Where were you when Ninoy Aquino was assassinated?

Ninoy Aquino prepares to disembark with government soldiers assigned to escort him down the plane. Shot are fired. Aquino is next seen lying dead on the tarmac.

Ninoy Aquino prepares to disembark with government soldiers assigned to escort him down the plane. Shot are fired. Aquino is next seen lying dead on the tarmac.

By Daniel de la Rosa

Thirty-one years. It’s been that long since I got on a California Bus Line that would take me to the airport to welcome Ninoy Aquino home from exile.

Back then, the red-colored bus would go up past Nayong Pilipino, circle around and drop you at a stop right beside the Manila International Airport.

That day, the driver said was told not to go beyond Nayon so we got off quite a distance and walked under an August 21 sun. We hiked at an overpass road to get to the airport. We snuck in and made our way to the airport’s VIP Lounge.

The swarm of human rights lawyers, opposition politicians, and journalists had taken camp. Many of them gathered around the mother of Ninoy, Dona Aurora Aquino with then elderly Senator Lorenzo Tanada keeping her company. It was the best place to be if you’re a journalist looking to get a quick reaction statement once the plane made its touchdown. I was a young reporter then.

The mood was ebullient despite the heat; everyone was all smiles.

The next thing I remember that day was a commotion, followed by murmurs that Ninoy had been shot. No one dared speak it out loud because no one was sure of the report and where it came from. And then a loud wail, followed by sobs from Aquino relatives. I caught Dona Aurora slumping into the shoulder of Tanada after it was confirmed that, indeed, Ninoy had been shot in the head.

The shock, disbelief, and anger rippled across the airport. Ninoy was executed, gangland style.

To this day, I am morally convinced Ferdinand Marcos was the brains behind this dastardly crime. Those who swallow the line that the dictator was too sick to order a hit did not know the kind of man Marcos was. This is the tyrant who did not think twice about the salvaging and the torture and the rapes committed by his soldiers.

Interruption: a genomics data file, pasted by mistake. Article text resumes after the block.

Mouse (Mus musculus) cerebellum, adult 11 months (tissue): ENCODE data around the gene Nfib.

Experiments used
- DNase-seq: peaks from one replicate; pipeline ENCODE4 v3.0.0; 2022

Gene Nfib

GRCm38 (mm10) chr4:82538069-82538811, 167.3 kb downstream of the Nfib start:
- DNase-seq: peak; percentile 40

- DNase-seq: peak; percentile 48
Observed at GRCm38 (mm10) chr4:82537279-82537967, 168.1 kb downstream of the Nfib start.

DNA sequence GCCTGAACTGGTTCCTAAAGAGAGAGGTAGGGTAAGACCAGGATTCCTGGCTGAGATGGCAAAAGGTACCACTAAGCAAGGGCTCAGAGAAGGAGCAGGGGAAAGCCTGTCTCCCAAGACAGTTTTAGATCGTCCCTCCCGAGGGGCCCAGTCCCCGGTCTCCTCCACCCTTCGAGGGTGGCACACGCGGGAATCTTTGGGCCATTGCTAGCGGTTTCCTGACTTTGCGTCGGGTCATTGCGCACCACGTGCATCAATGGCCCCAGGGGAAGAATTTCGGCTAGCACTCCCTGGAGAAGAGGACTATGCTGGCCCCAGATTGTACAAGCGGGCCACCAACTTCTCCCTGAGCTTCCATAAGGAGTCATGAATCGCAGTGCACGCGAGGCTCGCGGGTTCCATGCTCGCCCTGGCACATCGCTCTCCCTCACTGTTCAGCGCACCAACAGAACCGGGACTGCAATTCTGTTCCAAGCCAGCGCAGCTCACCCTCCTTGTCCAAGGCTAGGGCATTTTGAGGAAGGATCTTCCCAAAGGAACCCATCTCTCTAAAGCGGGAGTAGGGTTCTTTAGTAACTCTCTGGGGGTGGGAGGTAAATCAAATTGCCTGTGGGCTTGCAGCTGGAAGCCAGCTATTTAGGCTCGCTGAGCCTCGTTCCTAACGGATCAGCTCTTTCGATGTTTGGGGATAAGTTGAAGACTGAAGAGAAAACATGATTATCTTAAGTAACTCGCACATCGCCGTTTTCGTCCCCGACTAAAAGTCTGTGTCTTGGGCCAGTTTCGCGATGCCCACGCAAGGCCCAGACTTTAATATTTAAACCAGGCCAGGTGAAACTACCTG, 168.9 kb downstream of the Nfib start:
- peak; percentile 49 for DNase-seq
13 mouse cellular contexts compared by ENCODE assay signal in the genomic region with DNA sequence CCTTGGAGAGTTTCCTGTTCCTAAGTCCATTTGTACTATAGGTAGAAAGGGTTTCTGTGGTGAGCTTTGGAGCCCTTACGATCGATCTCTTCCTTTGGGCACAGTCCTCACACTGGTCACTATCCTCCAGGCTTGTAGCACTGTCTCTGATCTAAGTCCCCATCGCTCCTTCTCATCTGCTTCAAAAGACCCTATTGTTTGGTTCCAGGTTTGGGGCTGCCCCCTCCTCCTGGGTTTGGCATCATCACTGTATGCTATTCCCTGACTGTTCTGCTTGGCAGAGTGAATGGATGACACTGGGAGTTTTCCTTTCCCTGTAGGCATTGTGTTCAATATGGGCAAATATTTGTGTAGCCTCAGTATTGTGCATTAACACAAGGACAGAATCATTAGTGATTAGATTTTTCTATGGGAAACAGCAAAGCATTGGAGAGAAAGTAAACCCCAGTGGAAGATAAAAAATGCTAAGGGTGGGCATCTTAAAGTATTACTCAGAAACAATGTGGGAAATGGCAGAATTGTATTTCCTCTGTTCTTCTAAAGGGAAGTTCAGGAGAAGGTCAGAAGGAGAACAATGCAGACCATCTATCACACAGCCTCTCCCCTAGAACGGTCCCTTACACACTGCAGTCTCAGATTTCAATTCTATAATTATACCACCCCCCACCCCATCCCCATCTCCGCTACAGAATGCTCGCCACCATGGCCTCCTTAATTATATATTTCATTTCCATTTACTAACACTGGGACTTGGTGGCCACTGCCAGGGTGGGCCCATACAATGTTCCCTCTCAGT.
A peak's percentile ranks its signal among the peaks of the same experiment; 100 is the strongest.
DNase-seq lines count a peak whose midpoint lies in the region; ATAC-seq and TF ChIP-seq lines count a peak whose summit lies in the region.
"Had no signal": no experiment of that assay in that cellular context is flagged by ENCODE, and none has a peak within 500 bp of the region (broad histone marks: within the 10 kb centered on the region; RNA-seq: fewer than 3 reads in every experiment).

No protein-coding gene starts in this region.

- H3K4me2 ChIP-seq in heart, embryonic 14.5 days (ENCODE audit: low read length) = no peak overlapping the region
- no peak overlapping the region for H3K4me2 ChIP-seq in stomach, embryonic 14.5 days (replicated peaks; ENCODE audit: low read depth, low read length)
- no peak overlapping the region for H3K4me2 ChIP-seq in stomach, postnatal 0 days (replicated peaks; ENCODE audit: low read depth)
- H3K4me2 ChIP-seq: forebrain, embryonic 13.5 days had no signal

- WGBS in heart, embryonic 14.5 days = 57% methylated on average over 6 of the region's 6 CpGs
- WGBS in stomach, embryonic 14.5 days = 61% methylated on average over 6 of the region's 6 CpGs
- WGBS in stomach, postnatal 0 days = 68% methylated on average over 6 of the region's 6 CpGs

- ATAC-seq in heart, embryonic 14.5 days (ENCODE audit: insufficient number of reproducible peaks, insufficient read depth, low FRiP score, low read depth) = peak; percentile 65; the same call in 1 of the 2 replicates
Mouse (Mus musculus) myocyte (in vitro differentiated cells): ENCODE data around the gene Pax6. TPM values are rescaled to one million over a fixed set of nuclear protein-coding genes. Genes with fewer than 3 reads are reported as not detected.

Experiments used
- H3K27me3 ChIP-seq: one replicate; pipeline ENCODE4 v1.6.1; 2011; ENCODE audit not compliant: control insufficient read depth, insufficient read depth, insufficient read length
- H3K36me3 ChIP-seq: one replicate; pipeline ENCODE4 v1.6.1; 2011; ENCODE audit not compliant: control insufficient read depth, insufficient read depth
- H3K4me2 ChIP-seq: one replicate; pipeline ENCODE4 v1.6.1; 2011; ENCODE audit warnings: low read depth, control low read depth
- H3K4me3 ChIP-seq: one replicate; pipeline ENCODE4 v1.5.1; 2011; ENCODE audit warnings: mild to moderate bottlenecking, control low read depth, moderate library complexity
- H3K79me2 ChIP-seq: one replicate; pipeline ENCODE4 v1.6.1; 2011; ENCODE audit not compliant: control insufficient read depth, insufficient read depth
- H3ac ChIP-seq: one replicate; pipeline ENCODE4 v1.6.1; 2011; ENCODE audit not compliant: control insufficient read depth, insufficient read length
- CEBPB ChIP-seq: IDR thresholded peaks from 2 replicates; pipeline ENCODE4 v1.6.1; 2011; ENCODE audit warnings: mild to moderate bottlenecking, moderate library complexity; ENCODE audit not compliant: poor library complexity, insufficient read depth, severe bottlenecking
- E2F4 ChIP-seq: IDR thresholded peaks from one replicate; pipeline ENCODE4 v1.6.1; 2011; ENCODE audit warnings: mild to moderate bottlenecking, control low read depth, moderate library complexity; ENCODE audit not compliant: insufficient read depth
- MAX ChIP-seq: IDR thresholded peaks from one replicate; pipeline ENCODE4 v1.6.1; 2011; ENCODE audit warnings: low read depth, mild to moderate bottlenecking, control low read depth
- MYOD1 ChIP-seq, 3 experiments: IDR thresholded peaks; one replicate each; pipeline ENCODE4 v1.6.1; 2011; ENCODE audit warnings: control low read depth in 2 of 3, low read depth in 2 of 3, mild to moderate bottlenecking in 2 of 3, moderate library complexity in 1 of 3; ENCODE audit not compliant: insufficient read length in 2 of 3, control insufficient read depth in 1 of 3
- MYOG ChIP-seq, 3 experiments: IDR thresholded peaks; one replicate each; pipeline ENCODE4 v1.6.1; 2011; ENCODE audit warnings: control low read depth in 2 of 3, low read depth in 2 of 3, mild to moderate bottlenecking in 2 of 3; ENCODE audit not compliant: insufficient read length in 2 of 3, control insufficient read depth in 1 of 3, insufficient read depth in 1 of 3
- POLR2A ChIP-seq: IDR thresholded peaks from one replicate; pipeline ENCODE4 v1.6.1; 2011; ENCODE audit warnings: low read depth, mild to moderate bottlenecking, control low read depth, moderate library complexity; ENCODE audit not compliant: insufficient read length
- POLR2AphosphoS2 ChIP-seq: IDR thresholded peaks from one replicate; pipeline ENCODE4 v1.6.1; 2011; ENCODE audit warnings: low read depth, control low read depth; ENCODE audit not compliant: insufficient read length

Later that afternoon, the heavens opened up. We the reporters, who couldn’t get close to Ninoy’s body, decided to await further developments to this fast-moving news at his Times Street home in Quezon City.

It was pushing 2 a.m. of August 22 and I had to go to work that day. Three hours after I left, Ninoy’s bloodied corpse finally arrived.

Ninoy’s willingness to give up his life provided an epiphany for my generation, which came of age in the 1980s. It gave them that most basic virtue – courage – to fight the obscenity of the Marcos regime. That selflessness climaxed in EDSA in 1986. For the idea of a better tomorrow, we were willing to give up our lives on that ribbon of highway that splits one military camp from the other.

At that time, the population of the Philippines was around 50 to 60 million. With the number now well past 100 million, more than half the country was born after 1983. The number of those who remember that struggle are in their 40s or older. Like those who recall the horrific experiences of World War II, our ranks are thinning. Understandably, the collective memory of those horrible years has ebbed and is fading.

The banality and corruption of democratic politics is back in the Philippines, with oligarchs new and old tightening their grip on power with all the sucking capability of parasites. To the country’s credit, the economy has powered ahead, riding the twin pillars of remittances and call centers.

I left the country in 1996 but kept tabs on developments. Like most Filipino expats or OFWs, one half of my heart was still pining for the country I left behind. I often think whether Ninoy would be happy to see the country he came home to, leaving the comfortable existence of an academic in Harvard. Poverty is still endemic for millions. Justice for the Ampatuan massacre grinds slowly in the courts, and journalists are being killed like ducks in a shooting gallery. I would have wanted to see the Marcoses and their cronies behind bars and stripped of their ill-gotten wealth. But looking at the Philippines today, new crony families have risen and taken over.

What the Philippines has is an imperfect, all-too-fragile democracy that is often chaotic and its institutions too shaky for the tenacity of partisan politics.

How naive of us to think the country would change dramatically just because of Ninoy’s martyrdom that broiling August day almost 31 years ago.

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